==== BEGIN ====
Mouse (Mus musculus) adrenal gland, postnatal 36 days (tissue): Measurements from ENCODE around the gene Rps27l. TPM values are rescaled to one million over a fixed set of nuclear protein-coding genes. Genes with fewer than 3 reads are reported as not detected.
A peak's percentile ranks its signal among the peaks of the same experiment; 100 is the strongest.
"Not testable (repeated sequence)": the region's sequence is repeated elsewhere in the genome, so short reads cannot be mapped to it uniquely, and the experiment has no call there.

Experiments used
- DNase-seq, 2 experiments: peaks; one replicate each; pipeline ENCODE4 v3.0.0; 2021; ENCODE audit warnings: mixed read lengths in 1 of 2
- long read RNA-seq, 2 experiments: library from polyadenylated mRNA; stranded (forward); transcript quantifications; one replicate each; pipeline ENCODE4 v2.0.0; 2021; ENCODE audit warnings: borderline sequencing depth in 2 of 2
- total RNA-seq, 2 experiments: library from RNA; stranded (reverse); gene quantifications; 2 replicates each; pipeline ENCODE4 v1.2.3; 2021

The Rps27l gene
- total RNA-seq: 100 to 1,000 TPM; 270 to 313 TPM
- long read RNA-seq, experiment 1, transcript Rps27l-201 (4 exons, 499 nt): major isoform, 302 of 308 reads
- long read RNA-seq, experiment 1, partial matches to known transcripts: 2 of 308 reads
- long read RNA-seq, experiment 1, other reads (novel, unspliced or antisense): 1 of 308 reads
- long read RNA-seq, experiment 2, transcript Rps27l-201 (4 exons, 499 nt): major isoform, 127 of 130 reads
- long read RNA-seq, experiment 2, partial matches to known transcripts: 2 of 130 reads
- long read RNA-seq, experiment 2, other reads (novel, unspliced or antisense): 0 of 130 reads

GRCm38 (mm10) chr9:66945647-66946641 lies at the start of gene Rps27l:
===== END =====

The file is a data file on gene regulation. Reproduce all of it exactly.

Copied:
Mouse (Mus musculus) adrenal gland, postnatal 36 days (tissue): Measurements from ENCODE around the gene Rps27l. TPM values are rescaled to one million over a fixed set of nuclear protein-coding genes. Genes with fewer than 3 reads are reported as not detected.
A peak's percentile ranks its signal among the peaks of the same experiment; 100 is the strongest.
"Not testable (repeated sequence)": the region's sequence is repeated elsewhere in the genome, so short reads cannot be mapped to it uniquely, and the experiment has no call there.

Experiments used
- DNase-seq, 2 experiments: peaks; one replicate each; pipeline ENCODE4 v3.0.0; 2021; ENCODE audit warnings: mixed read lengths in 1 of 2
- long read RNA-seq, 2 experiments: library from polyadenylated mRNA; stranded (forward); transcript quantifications; one replicate each; pipeline ENCODE4 v2.0.0; 2021; ENCODE audit warnings: borderline sequencing depth in 2 of 2
- total RNA-seq, 2 experiments: library from RNA; stranded (reverse); gene quantifications; 2 replicates each; pipeline ENCODE4 v1.2.3; 2021

The Rps27l gene
- total RNA-seq: 100 to 1,000 TPM; 270 to 313 TPM
- long read RNA-seq, experiment 1, transcript Rps27l-201 (4 exons, 499 nt): major isoform, 302 of 308 reads
- long read RNA-seq, experiment 1, partial matches to known transcripts: 2 of 308 reads
- long read RNA-seq, experiment 1, other reads (novel, unspliced or antisense): 1 of 308 reads
- long read RNA-seq, experiment 2, transcript Rps27l-201 (4 exons, 499 nt): major isoform, 127 of 130 reads
- long read RNA-seq, experiment 2, partial matches to known transcripts: 2 of 130 reads
- long read RNA-seq, experiment 2, other reads (novel, unspliced or antisense): 0 of 130 reads

GRCm38 (mm10) chr9:66945647-66946641 lies at the start of gene Rps27l: